Preface to the report
Pursuant to the European Parliament and Council Railway Safety Directive 2004/49/EC safety investigations into railway accidents have been carried out in Estonia since 31 March 2004. On 1 January 2012 safety investigations of the three different transport sectors were centralised into a unified Safety Investigation Bureau, a unit of the Ministry of Economic Affairs and Communications with special rights.
In Estonia, a classification of cases affecting railway safety is identical to the regulations of the Railway Safety Directive 2004/49/EC. These are accident, serious accident and incident. In 2015 there were no serious accidents. The Safety Investigation Bureau has a legal obligation to investigate all cases that member states are obligated to investigate pursuant to the Safety Directive.
The safety investigations of railway accidents are conducted pursuant to the guidelines set by the legislation of the Republic of Estonia in accordance with the Safety Directive. Safety investigations are independent and their aim is to increase railway safety and decrease the number of railway accidents.
Since the formation of the multimodal Safety Investigation Bureau the officials responsible for conducting safety investigations of maritime, aviation and railway accidents have learned each other’s areas of work and if required, work in cooperation with each other, assisting colleagues at the request of the investigator-in- charge.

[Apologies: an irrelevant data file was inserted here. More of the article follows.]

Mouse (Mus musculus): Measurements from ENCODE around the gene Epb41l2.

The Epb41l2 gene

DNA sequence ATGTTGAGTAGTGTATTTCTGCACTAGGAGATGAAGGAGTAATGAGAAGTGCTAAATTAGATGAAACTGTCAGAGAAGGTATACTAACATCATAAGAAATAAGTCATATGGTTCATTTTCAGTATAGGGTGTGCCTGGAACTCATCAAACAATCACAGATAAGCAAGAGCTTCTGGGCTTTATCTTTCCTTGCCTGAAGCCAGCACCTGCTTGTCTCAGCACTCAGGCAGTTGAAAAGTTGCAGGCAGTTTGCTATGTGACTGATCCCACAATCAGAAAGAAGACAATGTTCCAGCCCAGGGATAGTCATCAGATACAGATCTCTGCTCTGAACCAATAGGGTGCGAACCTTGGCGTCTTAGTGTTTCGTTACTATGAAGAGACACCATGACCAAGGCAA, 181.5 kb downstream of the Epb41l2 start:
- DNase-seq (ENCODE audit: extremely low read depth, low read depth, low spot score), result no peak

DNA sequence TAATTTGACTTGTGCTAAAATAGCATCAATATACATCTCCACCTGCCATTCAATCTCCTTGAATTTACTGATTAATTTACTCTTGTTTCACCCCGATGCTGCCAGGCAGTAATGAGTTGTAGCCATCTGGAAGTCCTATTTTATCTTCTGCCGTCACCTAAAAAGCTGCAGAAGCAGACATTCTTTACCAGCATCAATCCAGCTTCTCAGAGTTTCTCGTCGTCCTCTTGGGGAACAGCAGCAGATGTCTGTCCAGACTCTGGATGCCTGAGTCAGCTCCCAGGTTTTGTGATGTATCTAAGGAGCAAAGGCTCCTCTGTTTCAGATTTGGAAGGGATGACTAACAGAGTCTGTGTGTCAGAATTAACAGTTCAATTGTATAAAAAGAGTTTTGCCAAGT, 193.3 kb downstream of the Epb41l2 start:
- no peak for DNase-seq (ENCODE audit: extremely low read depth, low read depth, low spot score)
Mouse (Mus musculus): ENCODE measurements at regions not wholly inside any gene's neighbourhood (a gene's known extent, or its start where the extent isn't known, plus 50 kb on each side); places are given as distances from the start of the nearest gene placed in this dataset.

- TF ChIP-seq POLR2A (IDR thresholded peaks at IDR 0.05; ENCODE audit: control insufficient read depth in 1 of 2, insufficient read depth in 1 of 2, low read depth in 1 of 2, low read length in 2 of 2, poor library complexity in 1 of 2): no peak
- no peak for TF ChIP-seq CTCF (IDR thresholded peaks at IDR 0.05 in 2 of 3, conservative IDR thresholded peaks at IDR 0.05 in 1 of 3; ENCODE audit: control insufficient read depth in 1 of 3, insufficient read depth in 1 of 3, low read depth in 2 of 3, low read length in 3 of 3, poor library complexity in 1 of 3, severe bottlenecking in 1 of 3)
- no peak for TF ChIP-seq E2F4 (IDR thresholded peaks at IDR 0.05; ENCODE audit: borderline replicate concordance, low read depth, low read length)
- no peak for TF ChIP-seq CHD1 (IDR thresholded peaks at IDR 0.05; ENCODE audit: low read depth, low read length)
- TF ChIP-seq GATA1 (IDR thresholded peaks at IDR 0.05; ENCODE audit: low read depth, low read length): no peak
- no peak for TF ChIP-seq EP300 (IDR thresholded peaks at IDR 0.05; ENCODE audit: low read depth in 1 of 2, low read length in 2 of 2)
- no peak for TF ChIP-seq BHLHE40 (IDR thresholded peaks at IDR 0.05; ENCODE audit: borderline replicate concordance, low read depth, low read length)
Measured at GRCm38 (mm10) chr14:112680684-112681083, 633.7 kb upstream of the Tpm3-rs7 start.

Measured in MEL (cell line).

During the course of 2015 the Safety Investigation Bureau took part in an assessment conducted in the Estonian railway sector at the initiative of the European Commission and carried out by the European Railway Agency; final results of this will be published in the following year, in 2016. During the year the Safety Investigation Bureau made preparations for developing their own positions on the questions raised during the assessment and for implementing necessary additional measures.